American Statistical Association

From Wikipedia, the free encyclopedia

The American Statistical Association (ASA) is the main professional organization for statisticians and related professionals in the United States. It was founded in Boston, Massachusetts on November 27, 1839, and is the second-oldest continuously operating professional society in the U.S. behind the Massachusetts Medical Society, founded in 1781). ASA services statisticians, quantitative scientists, and users of statistics across many academic areas and applications. The association publishes a variety of journals and sponsors several international conferences every year.


The organization's mission is to promote good application of statistical science, specifically to:[1]

  • support excellence in statistical practice, research, journals, and meetings
  • work for the improvement of statistical education at all levels
  • promote the proper application of statistics
  • anticipate and meet member needs
  • use the discipline of statistics to enhance human welfare
  • seek opportunities to advance the statistics profession


As of 2022, the ASA membership exceeds 19,000 professionals found in government, academia, and the private sector.[2]

Corporate supporters[edit]

Organizational members and corporate supporters of the ASA include AstraZeneca, Merck & Co., the National Security Agency, Pfizer, RTI International, StataCorp and Westat.[3]

Justice, Diversity, Equity, and Inclusion[edit]

In November 2018, ASA Board of Directors approved a code of conduct statement on Justice, Equity, Diversity, and Inclusion (JEDI). It was reviewed and updated by ASA BOD in 2019, 2021, and most recently in 2023.[4]

In June 2020, the R. A. Fisher Award and Lectureship was changed to COPSS Distinguished Achievement Award and Lectureship. The change follows discussions about Fisher's views on race and eugenics.[5]

In 2021, ASA established the Justice, Equity, Diversity, and Inclusion Outreach Group, known as the JEDI Outreach Group.[6][7]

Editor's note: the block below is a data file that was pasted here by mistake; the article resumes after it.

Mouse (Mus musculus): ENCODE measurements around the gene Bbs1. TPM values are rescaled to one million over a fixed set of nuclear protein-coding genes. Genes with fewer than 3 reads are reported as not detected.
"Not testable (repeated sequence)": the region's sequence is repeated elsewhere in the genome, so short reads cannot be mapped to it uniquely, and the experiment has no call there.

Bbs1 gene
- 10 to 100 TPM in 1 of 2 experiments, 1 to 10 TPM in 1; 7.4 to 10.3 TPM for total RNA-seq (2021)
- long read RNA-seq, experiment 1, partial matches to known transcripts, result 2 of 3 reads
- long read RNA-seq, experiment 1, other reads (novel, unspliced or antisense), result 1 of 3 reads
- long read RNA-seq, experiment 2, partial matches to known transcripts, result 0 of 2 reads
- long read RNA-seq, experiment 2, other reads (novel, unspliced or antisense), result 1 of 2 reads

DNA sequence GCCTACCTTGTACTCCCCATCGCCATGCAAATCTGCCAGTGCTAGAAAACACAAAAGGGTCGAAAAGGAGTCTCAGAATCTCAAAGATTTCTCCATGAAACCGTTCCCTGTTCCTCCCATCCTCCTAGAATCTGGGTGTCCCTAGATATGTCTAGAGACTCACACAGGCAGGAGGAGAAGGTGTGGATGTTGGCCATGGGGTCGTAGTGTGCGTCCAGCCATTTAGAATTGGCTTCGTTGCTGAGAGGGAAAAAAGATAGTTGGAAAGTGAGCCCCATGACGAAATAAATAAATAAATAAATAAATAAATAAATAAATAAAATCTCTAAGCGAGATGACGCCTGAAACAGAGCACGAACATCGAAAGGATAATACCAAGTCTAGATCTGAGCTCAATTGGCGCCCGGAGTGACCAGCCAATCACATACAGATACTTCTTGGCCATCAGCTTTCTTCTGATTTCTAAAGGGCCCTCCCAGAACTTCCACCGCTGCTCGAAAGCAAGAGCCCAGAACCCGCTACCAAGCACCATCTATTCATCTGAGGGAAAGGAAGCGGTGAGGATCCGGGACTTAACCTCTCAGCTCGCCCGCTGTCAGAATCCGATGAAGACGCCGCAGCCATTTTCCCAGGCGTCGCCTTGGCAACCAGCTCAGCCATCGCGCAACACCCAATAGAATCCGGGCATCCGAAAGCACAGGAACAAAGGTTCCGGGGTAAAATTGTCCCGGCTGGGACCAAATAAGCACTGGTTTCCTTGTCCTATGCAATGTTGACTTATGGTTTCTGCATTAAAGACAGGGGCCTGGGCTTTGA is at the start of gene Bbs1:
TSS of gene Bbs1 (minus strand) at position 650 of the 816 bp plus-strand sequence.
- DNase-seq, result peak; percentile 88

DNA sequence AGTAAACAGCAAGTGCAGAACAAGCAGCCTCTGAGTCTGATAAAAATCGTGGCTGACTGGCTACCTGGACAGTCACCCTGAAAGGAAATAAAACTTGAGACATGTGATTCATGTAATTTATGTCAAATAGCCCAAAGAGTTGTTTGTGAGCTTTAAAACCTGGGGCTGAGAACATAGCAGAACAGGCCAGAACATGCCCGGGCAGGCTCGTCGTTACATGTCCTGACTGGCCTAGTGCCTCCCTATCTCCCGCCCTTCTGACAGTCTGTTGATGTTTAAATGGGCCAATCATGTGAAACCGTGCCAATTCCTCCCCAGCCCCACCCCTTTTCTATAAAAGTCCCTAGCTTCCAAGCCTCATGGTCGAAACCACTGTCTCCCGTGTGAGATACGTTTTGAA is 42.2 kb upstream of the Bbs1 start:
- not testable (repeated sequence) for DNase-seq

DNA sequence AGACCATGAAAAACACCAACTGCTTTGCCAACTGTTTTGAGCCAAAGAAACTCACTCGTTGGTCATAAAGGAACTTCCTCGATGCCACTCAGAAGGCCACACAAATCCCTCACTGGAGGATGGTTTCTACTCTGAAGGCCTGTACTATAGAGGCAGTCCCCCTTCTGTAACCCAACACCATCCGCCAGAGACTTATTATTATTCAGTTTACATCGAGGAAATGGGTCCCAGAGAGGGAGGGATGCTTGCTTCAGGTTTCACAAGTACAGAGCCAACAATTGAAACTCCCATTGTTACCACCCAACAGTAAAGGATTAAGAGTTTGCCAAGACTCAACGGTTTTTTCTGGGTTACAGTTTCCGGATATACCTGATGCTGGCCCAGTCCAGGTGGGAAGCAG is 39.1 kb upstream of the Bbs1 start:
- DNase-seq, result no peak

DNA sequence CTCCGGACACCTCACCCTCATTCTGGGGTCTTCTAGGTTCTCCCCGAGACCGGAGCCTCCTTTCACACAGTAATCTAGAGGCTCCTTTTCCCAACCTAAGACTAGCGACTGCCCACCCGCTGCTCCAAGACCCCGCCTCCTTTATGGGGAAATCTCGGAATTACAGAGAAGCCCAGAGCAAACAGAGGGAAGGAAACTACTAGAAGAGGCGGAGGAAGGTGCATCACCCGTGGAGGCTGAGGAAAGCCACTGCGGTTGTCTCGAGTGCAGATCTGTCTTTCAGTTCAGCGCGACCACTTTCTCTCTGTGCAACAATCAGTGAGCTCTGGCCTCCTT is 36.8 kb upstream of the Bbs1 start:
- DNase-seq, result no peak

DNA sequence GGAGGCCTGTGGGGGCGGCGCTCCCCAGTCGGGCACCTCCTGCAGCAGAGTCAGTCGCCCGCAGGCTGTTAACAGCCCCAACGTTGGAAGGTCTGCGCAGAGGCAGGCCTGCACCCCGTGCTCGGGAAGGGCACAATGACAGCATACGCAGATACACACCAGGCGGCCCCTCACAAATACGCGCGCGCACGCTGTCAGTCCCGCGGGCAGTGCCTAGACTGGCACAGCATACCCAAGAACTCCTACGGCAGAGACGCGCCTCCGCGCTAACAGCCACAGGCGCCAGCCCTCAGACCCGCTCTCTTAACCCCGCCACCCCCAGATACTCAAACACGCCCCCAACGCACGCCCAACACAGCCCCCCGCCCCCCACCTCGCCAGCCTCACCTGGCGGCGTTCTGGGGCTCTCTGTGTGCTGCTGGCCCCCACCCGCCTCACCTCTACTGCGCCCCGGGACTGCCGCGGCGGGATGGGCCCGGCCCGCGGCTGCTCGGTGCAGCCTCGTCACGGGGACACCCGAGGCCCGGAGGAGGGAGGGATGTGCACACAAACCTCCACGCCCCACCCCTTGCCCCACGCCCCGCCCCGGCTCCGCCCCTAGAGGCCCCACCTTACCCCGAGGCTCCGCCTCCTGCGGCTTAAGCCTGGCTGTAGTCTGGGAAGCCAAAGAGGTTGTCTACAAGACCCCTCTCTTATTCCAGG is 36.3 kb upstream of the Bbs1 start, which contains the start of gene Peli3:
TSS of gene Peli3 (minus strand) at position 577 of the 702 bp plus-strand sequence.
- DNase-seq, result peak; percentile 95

New Fellowships of the ASA are granted annually by the ASA Committee on Fellows. Candidates must have been members for the preceding three years but may be nominated by anyone. The maximum number of recipients each year is one-third of one percent of the ASA membership.[8]

Organizational structure[edit]

ASA is organized in Sections, Chapters and Committees. Chapters are arranged geographically, representing 78 areas across the US and Canada. An example of an early and large chapter is the SoCalASA. Sections are subject-area and industry-area interest groups covering 22 sub-disciplines. ASA has more than 60 committees coordinating meetings, publications, education, careers, and special-interest topics involving statisticians.

Accredited Professional Statistician[edit]

As of April 2010, the ASA offers the Accredited Professional Statistician status (PStat), to members who meet the ASA's credentialing requirements, which include an advanced degree in statistics or related quantitative field, five years of documented experience, and evidence of professional competence.[9] To apply for continuing accreditation, PStat members are expected to complete 60 hours of professional development activities each year.[10]

The ASA also offers the Graduate Statistician status (GStat) as of April 2014.[11] It serves as a preparatory accreditation suitable for graduate students.

A list of PStat and GStat accredited members is available on the ASA website.[12]